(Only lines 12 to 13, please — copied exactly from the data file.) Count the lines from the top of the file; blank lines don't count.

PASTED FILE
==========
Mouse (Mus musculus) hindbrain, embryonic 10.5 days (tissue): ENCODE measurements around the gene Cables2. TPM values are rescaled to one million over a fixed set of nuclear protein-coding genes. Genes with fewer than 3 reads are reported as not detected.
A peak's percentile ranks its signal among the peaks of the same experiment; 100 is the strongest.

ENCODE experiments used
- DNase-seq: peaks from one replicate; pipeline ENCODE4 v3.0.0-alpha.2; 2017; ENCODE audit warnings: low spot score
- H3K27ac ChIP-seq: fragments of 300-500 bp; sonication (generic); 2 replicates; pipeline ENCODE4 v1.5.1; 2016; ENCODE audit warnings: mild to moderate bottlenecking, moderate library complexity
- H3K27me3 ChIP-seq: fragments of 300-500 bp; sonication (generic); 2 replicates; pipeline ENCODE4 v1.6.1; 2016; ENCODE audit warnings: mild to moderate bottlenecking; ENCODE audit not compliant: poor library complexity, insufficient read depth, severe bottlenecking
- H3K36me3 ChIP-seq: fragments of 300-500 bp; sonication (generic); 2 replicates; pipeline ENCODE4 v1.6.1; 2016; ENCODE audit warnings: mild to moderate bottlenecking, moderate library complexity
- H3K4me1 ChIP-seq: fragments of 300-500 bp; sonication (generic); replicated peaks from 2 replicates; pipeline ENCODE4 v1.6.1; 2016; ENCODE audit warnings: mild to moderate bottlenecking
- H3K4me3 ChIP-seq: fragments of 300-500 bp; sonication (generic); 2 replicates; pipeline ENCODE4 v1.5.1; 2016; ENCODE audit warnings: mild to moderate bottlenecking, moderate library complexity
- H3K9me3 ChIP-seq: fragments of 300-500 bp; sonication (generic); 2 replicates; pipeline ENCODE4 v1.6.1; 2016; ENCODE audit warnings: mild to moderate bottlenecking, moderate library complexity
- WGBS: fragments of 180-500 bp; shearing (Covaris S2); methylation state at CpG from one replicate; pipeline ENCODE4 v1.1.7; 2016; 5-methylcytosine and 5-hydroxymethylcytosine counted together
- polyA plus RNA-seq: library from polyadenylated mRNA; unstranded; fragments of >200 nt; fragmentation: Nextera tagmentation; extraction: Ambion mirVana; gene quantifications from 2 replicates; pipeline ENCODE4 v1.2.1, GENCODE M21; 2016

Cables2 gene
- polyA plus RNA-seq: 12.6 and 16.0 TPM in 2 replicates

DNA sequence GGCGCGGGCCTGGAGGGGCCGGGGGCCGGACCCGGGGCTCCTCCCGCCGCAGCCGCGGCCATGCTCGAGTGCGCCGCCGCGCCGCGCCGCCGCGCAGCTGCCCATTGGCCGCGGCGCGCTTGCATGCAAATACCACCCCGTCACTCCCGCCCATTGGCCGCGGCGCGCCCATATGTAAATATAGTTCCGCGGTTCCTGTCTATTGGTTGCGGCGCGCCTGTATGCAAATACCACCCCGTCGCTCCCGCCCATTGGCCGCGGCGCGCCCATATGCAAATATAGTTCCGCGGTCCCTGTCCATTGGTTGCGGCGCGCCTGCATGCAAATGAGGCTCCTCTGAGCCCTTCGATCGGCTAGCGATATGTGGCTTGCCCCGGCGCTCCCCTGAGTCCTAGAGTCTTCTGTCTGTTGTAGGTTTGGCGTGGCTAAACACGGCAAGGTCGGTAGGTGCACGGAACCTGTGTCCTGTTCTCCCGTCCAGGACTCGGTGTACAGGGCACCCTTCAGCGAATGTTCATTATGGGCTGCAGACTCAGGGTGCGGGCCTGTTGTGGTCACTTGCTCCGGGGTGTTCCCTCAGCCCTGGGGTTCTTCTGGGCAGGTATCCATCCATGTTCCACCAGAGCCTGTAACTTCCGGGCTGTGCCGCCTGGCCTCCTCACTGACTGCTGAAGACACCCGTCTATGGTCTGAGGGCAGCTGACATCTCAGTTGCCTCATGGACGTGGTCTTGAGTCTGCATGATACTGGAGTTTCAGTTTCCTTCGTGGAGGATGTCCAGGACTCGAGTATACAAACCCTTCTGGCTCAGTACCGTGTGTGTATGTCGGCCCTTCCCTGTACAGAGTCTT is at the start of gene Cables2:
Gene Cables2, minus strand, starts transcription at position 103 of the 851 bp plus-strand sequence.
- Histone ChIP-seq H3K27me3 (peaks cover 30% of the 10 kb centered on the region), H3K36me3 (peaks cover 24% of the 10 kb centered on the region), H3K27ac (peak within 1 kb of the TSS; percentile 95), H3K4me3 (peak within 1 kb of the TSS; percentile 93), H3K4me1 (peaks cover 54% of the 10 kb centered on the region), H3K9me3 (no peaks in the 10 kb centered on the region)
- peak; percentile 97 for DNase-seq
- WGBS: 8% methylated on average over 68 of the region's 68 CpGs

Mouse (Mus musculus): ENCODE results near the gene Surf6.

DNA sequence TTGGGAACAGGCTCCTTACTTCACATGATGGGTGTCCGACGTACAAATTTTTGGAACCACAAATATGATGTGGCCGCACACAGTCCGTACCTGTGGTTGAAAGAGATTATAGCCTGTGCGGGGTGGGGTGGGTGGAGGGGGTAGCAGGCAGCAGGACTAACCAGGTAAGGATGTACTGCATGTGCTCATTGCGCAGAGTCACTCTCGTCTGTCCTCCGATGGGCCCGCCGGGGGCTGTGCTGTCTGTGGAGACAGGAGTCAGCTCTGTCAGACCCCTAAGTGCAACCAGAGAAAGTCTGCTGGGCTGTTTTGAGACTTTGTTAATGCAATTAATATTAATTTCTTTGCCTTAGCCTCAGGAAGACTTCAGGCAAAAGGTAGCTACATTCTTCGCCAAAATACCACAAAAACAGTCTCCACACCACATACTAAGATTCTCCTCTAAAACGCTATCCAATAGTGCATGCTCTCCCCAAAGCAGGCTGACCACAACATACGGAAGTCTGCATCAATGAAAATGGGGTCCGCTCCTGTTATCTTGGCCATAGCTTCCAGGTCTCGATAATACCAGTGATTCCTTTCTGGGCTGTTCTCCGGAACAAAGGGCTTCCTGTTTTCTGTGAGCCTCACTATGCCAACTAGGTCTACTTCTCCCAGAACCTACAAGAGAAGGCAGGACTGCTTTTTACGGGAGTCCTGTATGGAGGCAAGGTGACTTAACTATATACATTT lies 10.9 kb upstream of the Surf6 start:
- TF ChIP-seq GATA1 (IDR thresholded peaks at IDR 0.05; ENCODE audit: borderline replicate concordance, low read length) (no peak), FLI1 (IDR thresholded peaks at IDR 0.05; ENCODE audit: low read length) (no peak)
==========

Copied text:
- polyA plus RNA-seq: library from polyadenylated mRNA; unstranded; fragments of >200 nt; fragmentation: Nextera tagmentation; extraction: Ambion mirVana; gene quantifications from 2 replicates; pipeline ENCODE4 v1.2.1, GENCODE M21; 2016

Cables2 gene